Commercial radio broadcasters have been seeing numerous communications over the last week about Global Music Rights (GMR) and its seemingly contentious music royalty negotiations with the Radio Music License Committee (RMLC). Many stations are confused about this controversy and what it is all about. The 5 questions below, and the links at the end of the questions, try to shed some light on the issues. Stations need to carefully consider their options, and seek advice where necessary, to determine what they will do by January 31 with respect to the interim license that GMR has offered to stations. The questions below hopefully provide some background on these issues.
What is GMR and why isn’t the music they represent covered by the other organizations like BMI, ASCAP, and SESAC?
GMR is a new performing rights organization. Like ASCAP, BMI and SESAC, they represent songwriters and collect royalties from music users for the public performance of these songwriter’s compositions. They will collect not just from radio, but from all music users – they have already reached out to business music services that provide the music played in retail stores, restaurants and other businesses and no doubt have or will license other companies that make music available to the public. Most songwriters represented by GMR used to be represented by ASCAP or BMI, but these songwriters have withdrawn from ASCAP and BMI and joined GMR, allegedly to attempt to increase the amounts that they are paid for the use of the songs that they have written. For radio, these withdrawals became effective on January 1 of this year, when the old license agreements between ASCAP and BMI and the commercial radio industry expired.
What does a station need to, in order to protect itself while negotiations are going on?
Because the penalties for playing a song without a license can be as much at $150,000 per play, stations either need to purge all GMR music from their stations or sign a license agreement with GMR. If you decide to purge their music from your stations, don’t forget about music that may appear in commercials or syndicated programming. Also remember that we are talking about the musical composition, not the recording of the song by any particular band or singer. Even the broadcast of a high school band playing a GMR song at half time of some football game, or the broadcast of a local middle school choral concert, could trigger the royalty obligation to GMR.
What does the “Interim License” through September mean?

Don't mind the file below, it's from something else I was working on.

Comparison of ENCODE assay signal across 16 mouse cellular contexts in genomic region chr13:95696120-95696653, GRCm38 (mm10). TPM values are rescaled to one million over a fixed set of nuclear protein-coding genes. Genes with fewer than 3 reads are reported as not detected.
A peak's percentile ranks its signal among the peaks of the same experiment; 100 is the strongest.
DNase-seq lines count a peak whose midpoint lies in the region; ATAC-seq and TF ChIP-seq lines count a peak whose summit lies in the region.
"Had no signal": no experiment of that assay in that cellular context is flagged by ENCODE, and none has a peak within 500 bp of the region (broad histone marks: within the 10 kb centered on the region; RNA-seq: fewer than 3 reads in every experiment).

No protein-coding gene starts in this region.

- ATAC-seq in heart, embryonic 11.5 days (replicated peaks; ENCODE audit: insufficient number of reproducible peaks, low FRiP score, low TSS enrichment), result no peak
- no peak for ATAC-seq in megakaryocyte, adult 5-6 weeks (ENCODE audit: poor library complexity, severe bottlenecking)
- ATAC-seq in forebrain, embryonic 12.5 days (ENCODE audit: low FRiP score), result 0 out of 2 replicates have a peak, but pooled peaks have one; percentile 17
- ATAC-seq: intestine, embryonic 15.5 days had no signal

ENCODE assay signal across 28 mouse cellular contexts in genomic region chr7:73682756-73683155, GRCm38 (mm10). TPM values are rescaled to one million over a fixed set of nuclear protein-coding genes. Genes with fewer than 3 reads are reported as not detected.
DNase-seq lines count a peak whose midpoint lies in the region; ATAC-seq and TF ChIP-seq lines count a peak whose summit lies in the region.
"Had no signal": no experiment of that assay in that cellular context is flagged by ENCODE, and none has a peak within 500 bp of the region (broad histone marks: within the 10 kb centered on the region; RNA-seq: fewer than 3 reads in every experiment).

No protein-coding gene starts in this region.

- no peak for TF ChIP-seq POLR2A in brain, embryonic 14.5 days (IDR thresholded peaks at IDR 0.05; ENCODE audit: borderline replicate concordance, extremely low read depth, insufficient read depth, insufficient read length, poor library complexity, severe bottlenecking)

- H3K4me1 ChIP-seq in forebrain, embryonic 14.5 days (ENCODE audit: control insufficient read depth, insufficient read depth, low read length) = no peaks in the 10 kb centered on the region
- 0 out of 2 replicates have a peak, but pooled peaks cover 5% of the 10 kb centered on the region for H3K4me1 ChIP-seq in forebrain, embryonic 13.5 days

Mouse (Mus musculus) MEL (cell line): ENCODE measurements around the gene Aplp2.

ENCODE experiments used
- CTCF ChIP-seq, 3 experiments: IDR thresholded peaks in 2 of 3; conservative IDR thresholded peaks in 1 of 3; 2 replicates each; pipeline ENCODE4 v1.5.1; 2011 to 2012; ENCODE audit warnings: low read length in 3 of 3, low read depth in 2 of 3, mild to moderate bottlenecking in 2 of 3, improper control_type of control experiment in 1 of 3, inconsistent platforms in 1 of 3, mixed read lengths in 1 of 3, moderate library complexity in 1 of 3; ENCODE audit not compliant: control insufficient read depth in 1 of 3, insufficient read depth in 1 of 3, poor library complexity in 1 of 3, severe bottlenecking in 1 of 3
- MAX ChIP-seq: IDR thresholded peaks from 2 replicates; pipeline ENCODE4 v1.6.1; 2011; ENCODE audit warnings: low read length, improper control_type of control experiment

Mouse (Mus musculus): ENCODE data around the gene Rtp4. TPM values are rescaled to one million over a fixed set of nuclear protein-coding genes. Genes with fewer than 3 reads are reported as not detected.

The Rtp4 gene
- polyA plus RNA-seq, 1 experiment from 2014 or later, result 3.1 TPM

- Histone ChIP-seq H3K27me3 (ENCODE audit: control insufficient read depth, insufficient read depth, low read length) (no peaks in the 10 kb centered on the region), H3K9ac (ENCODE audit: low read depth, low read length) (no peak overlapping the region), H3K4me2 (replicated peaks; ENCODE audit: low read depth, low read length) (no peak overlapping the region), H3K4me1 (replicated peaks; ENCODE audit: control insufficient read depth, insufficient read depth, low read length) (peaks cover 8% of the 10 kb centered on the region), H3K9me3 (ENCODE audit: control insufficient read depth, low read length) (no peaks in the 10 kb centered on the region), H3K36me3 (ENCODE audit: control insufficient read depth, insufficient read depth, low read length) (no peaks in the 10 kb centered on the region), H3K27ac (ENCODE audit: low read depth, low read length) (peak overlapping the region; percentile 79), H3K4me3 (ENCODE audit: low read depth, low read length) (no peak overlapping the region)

The Radio Music License Committee (RMLC) is the group that represents most commercial radio broadcasters in music royalty negotiations with the various organizations that represent songwriters. They have been trying to reach a license agreement with GMR, but have not been able to reach one at rates that they consider to be an appropriate reflection of the airplay received by songs written by GMR songwriters. RMLC has actually sued GMR, arguing that GMR has violated the antitrust laws in the negotiation process, and asking that an arbitration process be set up to determine rates (and GMR has, seemingly in response, sued RMLC).
Since it was clear that no final agreement between RMLC and GMR could be reached by January 1, to avoid having stations that play GMR music being subject to lawsuits for copyright violations, GMR has offered an interim license that lasts for 9 months. Presumably, if in that time GMR and RMLC settle their disputes and arrive at a reasonable royalty rate, and that royalty rate is less than the interim rate, some credit for part of the sums paid under this interim rate could potentially be built into the new rates.
GMR has this week reached out to many station groups with specific proposals as to an interim rate. Commercial stations that did not receive information from GMR can reach out to them and ask for the rate information. GMR has given stations until January 31 to agree to that rate, sign the interim license agreement, and pay the first month’s royalties. If a station does not choose to sign the interim deal and has not negotiated its own royalty agreement, and if it continues to play music written by GMR artists, then it is potentially subject to a copyright infringement lawsuit.
Is this going to lead to more people making demands for payment for songs broadcast on the radio?
If GMR is a successful in collecting enough money to pay its songwriters more than writers receive from ASCAP and BMI, this could encourage other organizations to create similar licensing organizations. Some large publishing companies have already suggested that possibility, and there are certain other companies that specialize in maximizing royalties for songwriters that have the potential to do the same thing. However, starting a performing rights organization like ASCAP, BMI, and SESAC is not easily accomplished as it requires setting up infrastructure for collection, reporting, distribution and enforcement activities. It also requires waiting for existing contracts granting performance rights to expire. Thus, new organizations are not likely to pop up overnight.
Is this related at all to the radio streaming waiver with SONY that the NAB is urging stations to consider?
The GMR issues all involve the rights to perform the underlying words and music to a song, not the rights to perform a recording of that song as recorded by any particular band or singer. The recording by a particular performing artist is called a “sound recording” or “master recording.” Broadcasters do not pay for the over-the-air performance of sound recordings, but they do pay performance fees when those recordings are streamed. The Sony waiver involves the digital performance right to sound recordings, and some of the rules that apply under the license for those digital performances. It is unrelated to the GMR controversy.